A priest is to offer Mass for the Faithful, and they are supposed to attend, which means both be there and be attentive. But why? Because the Mass is a renewal of Calvary, in which the same Priest and Victim who died on the cross now offers Himself to His Heavenly Father in an unbloody manner every time the double consecration (to symbolize the separation of blood from body) is reenacted by a validly ordained priest. That's what the Mass is. But why should anyone attend Mass, be even physically present, much less than devoutly give attention to it, unless he first believes that what the Church teaches about the Mass is true?
So many people, especially the young, are not going to Mass because they say, "It is not meaningful to me." And maybe they are right. But now the awful question. Who is to teach and explain this Faith, and show by his words and especially by his conduct that he believes the Mass is meaningful? Is it not above all the one who offers the Holy Sacrifice, that is, the priest?
A priest is to administer the sacraments to the Faithful. But the meaning of the sacraments is meaningless without faith. Pouring water on a child's head while pronouncing a few words; or listening to a tale of sins and giving absolution; or rubbing a touch of oil on a sick person's forehead in the sign of the cross; or placing a small wafer on a person's tongue and telling him "This is the body of Christ": all of these are only so many curious actions that defy rational explanation, unless those who perform them believe that these are sublime mysteries. Only faith can see the unseen.
Among our Eastern fellow Christians the word "mysteries" is regularly and appropriately used for the word "sacraments": the seven sacraments are the seven mysteries. If priests believe in the mysteries that they offer the Faithful, in the ordinary course of Providence, according to the measure of their belief the Faithful too will believe. They will receive and respond if the priests who administer the sacraments are themselves firm and deep believers in the mysteries they administer.
A priest is to teach the Faithful what they must do to be saved. It was no coincidence that in Christ's last message to the apostles He told them to make disciples of all nations. What kind of disciples? By teaching them "to observe all the commandments I gave you." Note that the heart of the Gospel teaching is the obligation to keep the commandments taught by the Savior. In fact, He is Savior to the saved only if they observe the moral precepts He commanded to be obeyed. Faith is not something you merely believe in; faith is something you do.
These precepts include some very difficult commandments: like monogamy in marriage-difficult in a country like ours that has now reached, for the first time in its two-century history, more than fifty percent divorces each year: commandments about chastity of the eyes; patience under duress; love of one's enemies; and loving others even as Christ who is God has been loving us; forgiving injuries; obedience to those who in God's name have authority over us; poverty in spirit; humility of heart; peaceableness and kindness; feeding the hungry; clothing the naked; and treating the least of those who enter our lives as we would Christ Himself.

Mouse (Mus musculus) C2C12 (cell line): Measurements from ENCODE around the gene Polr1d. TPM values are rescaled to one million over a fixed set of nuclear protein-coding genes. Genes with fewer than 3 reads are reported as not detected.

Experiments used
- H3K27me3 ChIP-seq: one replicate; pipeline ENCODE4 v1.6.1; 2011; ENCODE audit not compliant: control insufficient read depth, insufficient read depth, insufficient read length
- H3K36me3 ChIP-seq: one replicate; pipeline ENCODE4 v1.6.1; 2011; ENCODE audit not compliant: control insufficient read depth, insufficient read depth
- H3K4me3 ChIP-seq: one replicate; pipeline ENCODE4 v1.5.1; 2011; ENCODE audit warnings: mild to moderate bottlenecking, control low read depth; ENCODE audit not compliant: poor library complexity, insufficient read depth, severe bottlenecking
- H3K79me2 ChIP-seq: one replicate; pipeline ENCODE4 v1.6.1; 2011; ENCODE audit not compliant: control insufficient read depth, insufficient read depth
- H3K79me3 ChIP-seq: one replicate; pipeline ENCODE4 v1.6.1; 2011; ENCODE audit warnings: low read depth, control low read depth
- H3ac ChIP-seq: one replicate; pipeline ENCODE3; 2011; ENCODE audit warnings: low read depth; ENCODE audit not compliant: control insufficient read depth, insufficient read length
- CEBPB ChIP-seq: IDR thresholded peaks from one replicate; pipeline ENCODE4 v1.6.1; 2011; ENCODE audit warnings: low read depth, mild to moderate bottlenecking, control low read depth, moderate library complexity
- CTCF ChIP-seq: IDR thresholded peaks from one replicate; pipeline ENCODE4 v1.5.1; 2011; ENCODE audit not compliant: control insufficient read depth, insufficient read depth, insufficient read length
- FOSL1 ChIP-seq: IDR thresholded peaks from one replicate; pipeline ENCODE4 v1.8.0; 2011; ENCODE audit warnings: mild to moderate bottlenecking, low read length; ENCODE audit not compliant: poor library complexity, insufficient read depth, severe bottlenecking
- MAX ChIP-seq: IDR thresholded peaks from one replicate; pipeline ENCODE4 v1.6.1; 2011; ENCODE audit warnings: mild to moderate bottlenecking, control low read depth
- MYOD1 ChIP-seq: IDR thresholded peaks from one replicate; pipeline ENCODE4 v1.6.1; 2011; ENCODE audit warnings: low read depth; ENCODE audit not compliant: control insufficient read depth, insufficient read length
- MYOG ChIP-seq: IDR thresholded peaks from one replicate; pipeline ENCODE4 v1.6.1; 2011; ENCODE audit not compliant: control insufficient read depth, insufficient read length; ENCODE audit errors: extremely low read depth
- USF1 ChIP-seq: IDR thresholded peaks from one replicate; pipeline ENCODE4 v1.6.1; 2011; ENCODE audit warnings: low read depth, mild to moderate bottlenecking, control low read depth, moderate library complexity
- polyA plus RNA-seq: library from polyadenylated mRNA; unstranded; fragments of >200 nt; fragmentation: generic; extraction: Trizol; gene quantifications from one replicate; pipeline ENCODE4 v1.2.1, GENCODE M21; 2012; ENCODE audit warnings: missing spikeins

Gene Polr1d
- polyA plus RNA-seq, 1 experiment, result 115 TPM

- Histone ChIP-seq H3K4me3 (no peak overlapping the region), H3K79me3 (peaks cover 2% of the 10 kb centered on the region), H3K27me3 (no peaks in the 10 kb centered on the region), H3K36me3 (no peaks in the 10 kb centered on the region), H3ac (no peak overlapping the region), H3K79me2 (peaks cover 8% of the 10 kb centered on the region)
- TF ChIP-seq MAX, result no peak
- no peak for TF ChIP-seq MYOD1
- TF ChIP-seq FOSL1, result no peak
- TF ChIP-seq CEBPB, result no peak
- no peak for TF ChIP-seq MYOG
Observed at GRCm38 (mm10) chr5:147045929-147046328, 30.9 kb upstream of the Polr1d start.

But for this we need faith. Christ, to impress us with the gravity of what He was telling us to do, and to make sure He was not giving us options but obligations, shortly before He died make it plain that our very salvation will depend on the Faithful observance of these injunctions. Those who keep them will be saved; those who do not will be lost.
How is it possible, even conceivable, that anyone will listen to these solemn demands of Christ and keep them unless he believes in them? He must believe that Christ's commandments were really enjoined by the Son of God; that they are necessary for salvation. He must believe that the same Christ who commands also gives the grace to do what is commanded. In a word, he must have faith.
Once again we return to the priest, who is the mediator-in the sense of being communicator of the divine will to a weak human family that is terrified at the divine will. The priest's strong faith in what he teaches will, in large measure, determine how persuasively and effectively his teaching will affect the Faithful. Nothing convinces like conviction. Nothing is more persuasive than certitude. Speaking for my fellow priests and myself, if we are convinced of what we teach others to believe and carry it into practice, then the people will be able to follow, not just our words but our example. But if we fail them, God help them. That is a prayer.
This is what our people most need in today's confused and convulsive world: priests who are men of faith, who see the unseen, and who are therefore able to tell everyone who enters the ambit of their ministry about the passing nature of this life and the glorious city on high that awaits all who believe.
However, this is not only a matter of good example, although it includes that too; but it partakes of that mysterious law of procreation which obtains not only in the order of nature, but also in the realm of grace. Like reproduces like. And under God there are only miraculous exceptions. Like priests, like people. Faith reproduces faith. Or, as we also sadly know, unbelief reproduces unbelief.
God wants us priests to be strong, clear and sure in our faith, because He wants the multitude, redeemed by the blood of His Son, to believe. We priests have the undeserved rare privilege to be the instruments of God's grace to the people. But we also have the terrifying duty of being faithful to our calling.
If we priests are to transmit a strong faith to the Faithful, we must ourselves have experienced the realities of our faith by nourishing them at the fountain of prayer. Prayerful union with Jesus Christ, the High Priest, is the only way that a priest can remain priestly. The saddest thing on earth is a priestless priest. The priest must have learned from frequent converse with the Master who the Master is, what the Master wants, and how the Master wants His priests to minister to the people.
That is why all the Faithful should pray daily, adding sacrifice and suffering if necessary to their daily prayer for Christ's priests; begging the Savior to protect them from evil and the snares of the devil; and to give them that love of His Sacred Heart from which all who enter the life of a priest can be nourished.
Lord Jesus, the Eternal High Priest, bless your priests. Keep them close to yourself; and make them what you want them to be-channels of your saving grace to a sinful human race.
Real Presence Eucharistic Education and Adoration Association